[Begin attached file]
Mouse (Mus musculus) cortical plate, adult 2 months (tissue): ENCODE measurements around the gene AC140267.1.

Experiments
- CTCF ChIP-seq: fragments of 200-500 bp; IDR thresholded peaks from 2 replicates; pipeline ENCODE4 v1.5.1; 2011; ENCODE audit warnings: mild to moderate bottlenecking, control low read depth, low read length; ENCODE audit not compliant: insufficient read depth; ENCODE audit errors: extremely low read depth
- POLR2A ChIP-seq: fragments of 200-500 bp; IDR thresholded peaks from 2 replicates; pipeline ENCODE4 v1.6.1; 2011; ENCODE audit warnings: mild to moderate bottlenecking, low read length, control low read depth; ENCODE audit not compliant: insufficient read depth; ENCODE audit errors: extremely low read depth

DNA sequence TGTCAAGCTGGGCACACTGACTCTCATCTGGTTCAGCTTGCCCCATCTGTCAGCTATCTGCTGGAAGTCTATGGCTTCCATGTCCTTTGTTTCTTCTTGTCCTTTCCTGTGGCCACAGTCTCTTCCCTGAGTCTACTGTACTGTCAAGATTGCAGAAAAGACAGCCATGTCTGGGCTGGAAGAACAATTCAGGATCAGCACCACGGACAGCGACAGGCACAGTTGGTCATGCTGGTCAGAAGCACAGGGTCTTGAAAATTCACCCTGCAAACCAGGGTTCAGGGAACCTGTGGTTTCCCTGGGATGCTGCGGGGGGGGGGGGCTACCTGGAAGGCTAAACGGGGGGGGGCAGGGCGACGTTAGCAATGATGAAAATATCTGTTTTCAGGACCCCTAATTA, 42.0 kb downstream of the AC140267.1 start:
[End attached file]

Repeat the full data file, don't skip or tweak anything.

Mouse (Mus musculus) cortical plate, adult 2 months (tissue): ENCODE measurements around the gene AC140267.1.

Experiments
- CTCF ChIP-seq: fragments of 200-500 bp; IDR thresholded peaks from 2 replicates; pipeline ENCODE4 v1.5.1; 2011; ENCODE audit warnings: mild to moderate bottlenecking, control low read depth, low read length; ENCODE audit not compliant: insufficient read depth; ENCODE audit errors: extremely low read depth
- POLR2A ChIP-seq: fragments of 200-500 bp; IDR thresholded peaks from 2 replicates; pipeline ENCODE4 v1.6.1; 2011; ENCODE audit warnings: mild to moderate bottlenecking, low read length, control low read depth; ENCODE audit not compliant: insufficient read depth; ENCODE audit errors: extremely low read depth

DNA sequence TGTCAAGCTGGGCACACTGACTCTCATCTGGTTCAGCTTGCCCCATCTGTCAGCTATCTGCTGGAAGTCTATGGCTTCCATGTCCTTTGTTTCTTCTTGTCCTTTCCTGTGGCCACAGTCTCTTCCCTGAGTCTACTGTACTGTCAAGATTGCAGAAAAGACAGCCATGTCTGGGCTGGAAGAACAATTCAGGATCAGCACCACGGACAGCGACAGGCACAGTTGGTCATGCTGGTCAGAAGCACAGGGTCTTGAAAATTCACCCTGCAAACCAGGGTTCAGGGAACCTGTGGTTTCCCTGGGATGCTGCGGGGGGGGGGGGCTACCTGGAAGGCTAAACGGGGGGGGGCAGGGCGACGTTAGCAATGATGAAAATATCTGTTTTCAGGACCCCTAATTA, 42.0 kb downstream of the AC140267.1 start: